MY BRAIN HAD A QUESTION for me in the middle of the night: How does a rudder rud?
“We know how a writer writes and how a singer sings,” it said, “but how does a rudder rud?”
My brain thinks it’s quite funny on the quiet but in fact its sense of humor is quite warped. Nevertheless, as I had the rest of the disturbed night to think about it, I did start considering the question.
I seem to remember learning that it’s not the rudder alone that steers a sailboat. It’s all very vague now, but apparently the rudder just starts the boat turning, and the hull, now being at an oblique angle to the boat’s forward progress, is forced off to one side or the other. So I’m not exactly sure how the rudder ruds, except that it’s a hydrofoil that generates lift in either direction, according to how you turn it.
Nevertheless, it’s the action of the rudder that you feel when you’re slicing along to windward on a lovely day in a calm sea and all is wonderful around you. A couple of fingers on the tiller is all that’s need to keep your little beauty running straight and true — until a sudden gust of wind comes along, and you find yourself tugging the tiller up under your chin. It’s the dreaded weather helm, of course. Even on boats where the sail plan is nicely balanced with the keel plan, weather helm will show its ugly face, and it’s not hard to see why.
If you take a model yacht, place it in water (your bath will do), and use a finger behind the mast to push it forward, the boat will tend to go straight as long as the mast is upright. But if you heel the yacht over and push in the same place in the same direction with the same finger, you’ll find that your finger, the source of forward power, is now out to the side of the boat. You’re creating an off-balance push from one side of the boat. Naturally, the boat will try to turn toward the opposite side. You will have to counteract that tendency to round up into the wind by turning the rudder.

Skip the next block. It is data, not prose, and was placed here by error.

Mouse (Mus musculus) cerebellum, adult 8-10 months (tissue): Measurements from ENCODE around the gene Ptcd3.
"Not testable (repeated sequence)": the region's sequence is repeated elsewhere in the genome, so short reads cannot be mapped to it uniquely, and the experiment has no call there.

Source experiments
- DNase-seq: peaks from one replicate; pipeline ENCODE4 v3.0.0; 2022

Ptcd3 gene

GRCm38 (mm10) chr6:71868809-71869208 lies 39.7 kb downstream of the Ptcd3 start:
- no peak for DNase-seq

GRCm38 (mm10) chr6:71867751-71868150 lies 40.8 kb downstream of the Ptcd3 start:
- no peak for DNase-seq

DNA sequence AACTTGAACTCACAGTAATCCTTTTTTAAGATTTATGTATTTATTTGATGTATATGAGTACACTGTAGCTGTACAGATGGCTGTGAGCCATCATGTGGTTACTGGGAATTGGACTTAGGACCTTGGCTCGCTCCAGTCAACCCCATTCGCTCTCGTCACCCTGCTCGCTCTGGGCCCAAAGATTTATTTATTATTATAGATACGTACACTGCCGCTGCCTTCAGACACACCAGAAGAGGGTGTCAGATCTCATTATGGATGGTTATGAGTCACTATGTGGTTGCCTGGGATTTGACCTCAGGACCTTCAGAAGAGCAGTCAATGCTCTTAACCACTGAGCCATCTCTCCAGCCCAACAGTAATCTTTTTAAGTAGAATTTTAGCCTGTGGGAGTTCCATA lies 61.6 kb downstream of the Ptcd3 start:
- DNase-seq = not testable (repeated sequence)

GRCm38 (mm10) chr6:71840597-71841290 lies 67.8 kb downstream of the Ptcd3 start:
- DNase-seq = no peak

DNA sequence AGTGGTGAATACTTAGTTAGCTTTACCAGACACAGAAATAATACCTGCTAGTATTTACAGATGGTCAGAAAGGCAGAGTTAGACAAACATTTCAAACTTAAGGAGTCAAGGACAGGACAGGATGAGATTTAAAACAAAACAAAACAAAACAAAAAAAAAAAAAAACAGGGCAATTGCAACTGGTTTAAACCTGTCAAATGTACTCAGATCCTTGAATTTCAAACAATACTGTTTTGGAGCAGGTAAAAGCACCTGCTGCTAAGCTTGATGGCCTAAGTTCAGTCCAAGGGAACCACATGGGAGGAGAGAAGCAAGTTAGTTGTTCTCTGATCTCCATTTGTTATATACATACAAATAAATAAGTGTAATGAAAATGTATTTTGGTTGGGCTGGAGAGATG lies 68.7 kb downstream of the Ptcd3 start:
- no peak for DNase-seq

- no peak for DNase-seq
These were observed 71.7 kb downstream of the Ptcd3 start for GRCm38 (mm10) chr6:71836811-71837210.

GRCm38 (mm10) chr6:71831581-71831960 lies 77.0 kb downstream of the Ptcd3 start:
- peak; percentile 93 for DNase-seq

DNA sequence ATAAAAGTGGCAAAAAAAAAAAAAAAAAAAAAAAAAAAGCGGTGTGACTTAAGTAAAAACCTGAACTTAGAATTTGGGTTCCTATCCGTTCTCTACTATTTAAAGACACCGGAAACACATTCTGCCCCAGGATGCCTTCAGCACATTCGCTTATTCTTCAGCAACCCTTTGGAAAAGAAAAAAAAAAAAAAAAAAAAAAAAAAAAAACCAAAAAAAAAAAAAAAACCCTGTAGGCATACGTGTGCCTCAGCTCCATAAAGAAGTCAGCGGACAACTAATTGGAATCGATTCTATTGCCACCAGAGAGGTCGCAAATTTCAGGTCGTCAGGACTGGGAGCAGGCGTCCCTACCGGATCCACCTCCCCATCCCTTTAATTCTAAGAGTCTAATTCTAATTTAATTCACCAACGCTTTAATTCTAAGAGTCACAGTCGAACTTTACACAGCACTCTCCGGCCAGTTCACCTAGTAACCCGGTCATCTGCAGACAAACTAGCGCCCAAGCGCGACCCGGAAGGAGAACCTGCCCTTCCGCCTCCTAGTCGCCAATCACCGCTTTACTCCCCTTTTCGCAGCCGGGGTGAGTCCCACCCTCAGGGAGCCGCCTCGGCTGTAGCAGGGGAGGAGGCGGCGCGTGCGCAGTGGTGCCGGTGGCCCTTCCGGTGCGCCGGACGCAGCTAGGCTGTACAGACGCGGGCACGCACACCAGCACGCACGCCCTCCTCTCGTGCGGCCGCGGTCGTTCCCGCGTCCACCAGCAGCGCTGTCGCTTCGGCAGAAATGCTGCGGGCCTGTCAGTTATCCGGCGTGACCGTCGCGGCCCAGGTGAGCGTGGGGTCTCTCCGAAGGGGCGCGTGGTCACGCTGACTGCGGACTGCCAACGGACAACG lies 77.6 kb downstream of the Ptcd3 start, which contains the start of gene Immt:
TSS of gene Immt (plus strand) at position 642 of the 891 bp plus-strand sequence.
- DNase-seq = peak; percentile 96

Now the rudder is a very effective brake. On sailboats it needs to be a large hydrofoil because it moves through the water comparatively slowly. Various designs of rudder make brakes of greater or lesser efficiency, but they all slow the boat down, some considerably, when they are turned. That is why it pays to reef the sails when the boat is heeling too much. The mast, being more upright now, creates less weather helm for the rudder to deal with.
This is all very simplistic, of course, suitable for a lower-class brain to absorb. It’s presuming that the driving force is transmitted at one point through the mast, which is convenient but not true. You can tell that because of how the mainsheet pulls when you’re on the run. There are forces on the shrouds and stays, too, all driving the boat forward.
It’s also presuming that the rudder is working upright in optimum conditions in calm water, which is not always the case. We all know that a rudder is less effective the more the boat heels, and hardly works at all in the foaming water left by a wave breaking under the stern. So it’s all really highly complicated and, I regret to say, too esoteric for a brain like mine.
He who will not be ruled by the rudder, must be ruled by the rock.
— Isaac D’Israeli, Curiosities of Literature
Words of wisdom from Scotland:
“A weel-bred dog gaes oot when he sees them preparing tae kick him oot.”
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